Learning / Instructional materials is a broad term for materials used in classrooms to support teaching and learning. These materials may be printed or digital, free (e.g., Open Education Resources) or for purchase, and may include but are not limited to primary sources, literary texts, textbooks, workbooks, computer-based applications, various types of media, and classroom assessments. Materials range from an individual lesson to a comprehensive curricular program, and can be developed by teachers, education/outreach organizations, or publishing companies. Supplies and equipment also play a key role in students’ learning experiences in many content areas.
Purpose and Features of Instructional Materials
Curricular materials can support and empower teachers and positively impact student achievement (Chiefs for Change, 2018).
High-quality instructional materials should be:
- content-rich and rigorous;
- aligned to content-area standards, including the pedagogical vision of the standards;
- accessible to all students to promote equity;
- supportive of teacher professional learning, collaboration, and classroom instruction;
- flexible, to allow for customization for local context;
- designed to prepare students for college, career, and community; and
- grounded in research and best practices for the content area.
The range of instructional materials used in a classroom should:
- present content and skills through a variety of learning experiences;
- allow students to demonstrate proficiencies in different ways; and
- stimulate engagement by tapping into students’ cultures, sense of place, and interests.
Reviewing and selecting instructional materials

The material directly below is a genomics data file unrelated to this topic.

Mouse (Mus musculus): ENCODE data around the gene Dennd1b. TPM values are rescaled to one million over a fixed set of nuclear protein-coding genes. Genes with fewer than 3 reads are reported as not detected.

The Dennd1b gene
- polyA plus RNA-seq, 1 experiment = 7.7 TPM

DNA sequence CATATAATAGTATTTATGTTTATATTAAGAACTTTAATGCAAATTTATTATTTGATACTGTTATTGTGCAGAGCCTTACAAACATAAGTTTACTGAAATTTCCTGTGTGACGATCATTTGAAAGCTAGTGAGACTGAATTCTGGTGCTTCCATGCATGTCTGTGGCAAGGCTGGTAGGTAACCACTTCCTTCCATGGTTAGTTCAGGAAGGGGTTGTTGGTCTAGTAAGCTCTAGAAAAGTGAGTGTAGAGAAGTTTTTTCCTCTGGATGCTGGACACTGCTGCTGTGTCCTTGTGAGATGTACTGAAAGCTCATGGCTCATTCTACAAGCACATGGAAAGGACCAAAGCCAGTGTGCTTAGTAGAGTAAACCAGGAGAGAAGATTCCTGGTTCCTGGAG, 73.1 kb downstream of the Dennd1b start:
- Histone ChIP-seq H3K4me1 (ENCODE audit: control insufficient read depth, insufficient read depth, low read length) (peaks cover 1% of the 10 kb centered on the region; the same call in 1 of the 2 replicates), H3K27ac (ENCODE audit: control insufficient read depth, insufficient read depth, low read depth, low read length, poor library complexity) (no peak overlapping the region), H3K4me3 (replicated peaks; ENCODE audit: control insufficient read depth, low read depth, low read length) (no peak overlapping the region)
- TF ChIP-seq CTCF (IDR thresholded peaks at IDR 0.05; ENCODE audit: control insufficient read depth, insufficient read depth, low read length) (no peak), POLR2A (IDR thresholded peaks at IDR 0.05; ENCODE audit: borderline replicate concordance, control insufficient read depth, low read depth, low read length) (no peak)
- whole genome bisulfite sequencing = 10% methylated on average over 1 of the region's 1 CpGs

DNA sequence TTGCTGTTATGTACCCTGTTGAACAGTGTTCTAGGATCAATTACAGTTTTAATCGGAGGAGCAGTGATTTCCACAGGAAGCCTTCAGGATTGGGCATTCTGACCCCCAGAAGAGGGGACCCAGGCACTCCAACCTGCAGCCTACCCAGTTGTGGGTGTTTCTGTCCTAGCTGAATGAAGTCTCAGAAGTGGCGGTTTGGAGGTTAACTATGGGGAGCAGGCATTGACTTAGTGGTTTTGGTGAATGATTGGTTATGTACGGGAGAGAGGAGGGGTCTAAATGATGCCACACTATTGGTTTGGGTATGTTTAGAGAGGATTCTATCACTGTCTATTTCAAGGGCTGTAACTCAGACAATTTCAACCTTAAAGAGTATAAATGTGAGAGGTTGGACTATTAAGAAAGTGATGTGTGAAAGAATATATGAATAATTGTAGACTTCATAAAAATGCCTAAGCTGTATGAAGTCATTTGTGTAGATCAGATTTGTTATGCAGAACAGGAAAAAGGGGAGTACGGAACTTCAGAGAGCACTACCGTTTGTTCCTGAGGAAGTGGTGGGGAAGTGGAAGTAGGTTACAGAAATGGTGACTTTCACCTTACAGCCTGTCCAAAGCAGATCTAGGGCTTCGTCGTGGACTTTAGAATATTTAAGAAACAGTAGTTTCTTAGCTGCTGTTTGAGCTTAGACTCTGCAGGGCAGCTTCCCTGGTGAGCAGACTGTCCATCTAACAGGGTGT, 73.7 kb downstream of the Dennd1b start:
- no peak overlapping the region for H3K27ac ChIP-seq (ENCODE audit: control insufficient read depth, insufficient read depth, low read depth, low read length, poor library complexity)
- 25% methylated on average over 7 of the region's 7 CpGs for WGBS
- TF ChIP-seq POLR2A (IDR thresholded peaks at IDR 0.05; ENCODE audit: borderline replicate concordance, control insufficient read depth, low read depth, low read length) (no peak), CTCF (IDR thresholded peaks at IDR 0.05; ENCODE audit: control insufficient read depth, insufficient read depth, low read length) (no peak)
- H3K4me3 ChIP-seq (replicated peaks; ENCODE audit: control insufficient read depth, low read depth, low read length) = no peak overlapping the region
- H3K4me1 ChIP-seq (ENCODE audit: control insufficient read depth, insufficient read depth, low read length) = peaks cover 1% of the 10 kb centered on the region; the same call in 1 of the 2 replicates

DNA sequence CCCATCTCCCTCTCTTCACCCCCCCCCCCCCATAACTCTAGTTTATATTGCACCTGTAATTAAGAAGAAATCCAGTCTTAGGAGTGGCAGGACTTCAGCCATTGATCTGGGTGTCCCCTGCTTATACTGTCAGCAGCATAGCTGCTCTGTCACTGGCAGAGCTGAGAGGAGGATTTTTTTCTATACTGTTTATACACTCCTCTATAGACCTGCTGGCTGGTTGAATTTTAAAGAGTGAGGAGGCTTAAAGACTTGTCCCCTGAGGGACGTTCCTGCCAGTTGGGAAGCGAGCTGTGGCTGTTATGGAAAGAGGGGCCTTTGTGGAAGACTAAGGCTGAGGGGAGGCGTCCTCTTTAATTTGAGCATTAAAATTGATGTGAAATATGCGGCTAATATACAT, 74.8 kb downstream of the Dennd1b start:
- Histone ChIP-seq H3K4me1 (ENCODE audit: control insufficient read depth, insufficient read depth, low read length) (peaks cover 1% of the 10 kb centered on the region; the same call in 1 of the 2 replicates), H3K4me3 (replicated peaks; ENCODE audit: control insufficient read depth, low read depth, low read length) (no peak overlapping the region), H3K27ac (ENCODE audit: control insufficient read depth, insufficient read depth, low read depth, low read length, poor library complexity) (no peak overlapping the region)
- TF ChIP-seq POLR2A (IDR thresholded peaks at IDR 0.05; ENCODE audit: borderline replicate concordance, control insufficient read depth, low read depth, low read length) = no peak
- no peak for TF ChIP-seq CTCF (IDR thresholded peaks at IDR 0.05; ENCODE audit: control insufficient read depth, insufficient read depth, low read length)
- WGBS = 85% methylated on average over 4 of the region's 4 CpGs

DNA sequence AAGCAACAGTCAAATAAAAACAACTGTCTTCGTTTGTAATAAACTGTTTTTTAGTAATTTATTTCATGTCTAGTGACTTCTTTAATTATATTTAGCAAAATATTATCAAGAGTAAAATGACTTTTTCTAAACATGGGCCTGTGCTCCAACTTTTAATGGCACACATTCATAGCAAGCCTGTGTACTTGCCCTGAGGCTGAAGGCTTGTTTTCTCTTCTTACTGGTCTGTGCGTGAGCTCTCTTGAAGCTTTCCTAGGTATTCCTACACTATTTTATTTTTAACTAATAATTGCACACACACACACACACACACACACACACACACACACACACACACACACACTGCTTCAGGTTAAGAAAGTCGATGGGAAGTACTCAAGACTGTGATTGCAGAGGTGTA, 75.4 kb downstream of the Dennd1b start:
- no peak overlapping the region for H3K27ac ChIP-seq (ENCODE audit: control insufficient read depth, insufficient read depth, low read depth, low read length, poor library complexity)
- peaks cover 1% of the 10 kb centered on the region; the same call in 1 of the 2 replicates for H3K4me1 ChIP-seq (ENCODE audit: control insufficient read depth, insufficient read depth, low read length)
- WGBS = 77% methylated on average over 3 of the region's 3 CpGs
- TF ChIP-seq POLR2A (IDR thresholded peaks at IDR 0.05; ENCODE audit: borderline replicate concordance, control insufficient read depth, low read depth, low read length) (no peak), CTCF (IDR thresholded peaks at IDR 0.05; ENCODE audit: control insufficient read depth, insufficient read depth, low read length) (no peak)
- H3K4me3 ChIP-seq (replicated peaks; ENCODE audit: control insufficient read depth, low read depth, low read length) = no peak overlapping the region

With the initial adoption and implementation of Common Core State Standards in English Language Arts and Mathematics, HIDOE adopted core instructional programs. Going forward, schools will hold the primary responsibility for selecting and enacting all instructional materials.
Complex Areas may engage with schools in the materials selection process for purposes of consistency and vertical alignment, especially across transition grades. Schools and Complex Areas should consider the benefits, including teacher collaboration opportunities and student equity, of using a foundational base of materials across classes, grades, and schools.
Schools should develop the expertise to use review tools and protocols to select materials based on alignment to standards. The review process can include stakeholders who will use the materials (e.g., administrators, teachers, support staff, students) to build ownership of and commitment to the selected materials. In some cases, materials may not be fully aligned, but could be selected with the understanding that teachers would need to adapt the materials accordingly. In these cases, review tools can be used to guide the adaptation process. The key resources below include tools and protocols that can be used in selecting and revising instructional materials.
The goal is that teachers collaborate around the selection of instructional materials that emphasize primary sources, authentic field-based resources, rich and complex text, quality open source documents and teacher created and peer-reviewed materials. Students are provided access to an array of quality learning materials and are encouraged to identify additional learning resources to support their projects, research and tasks.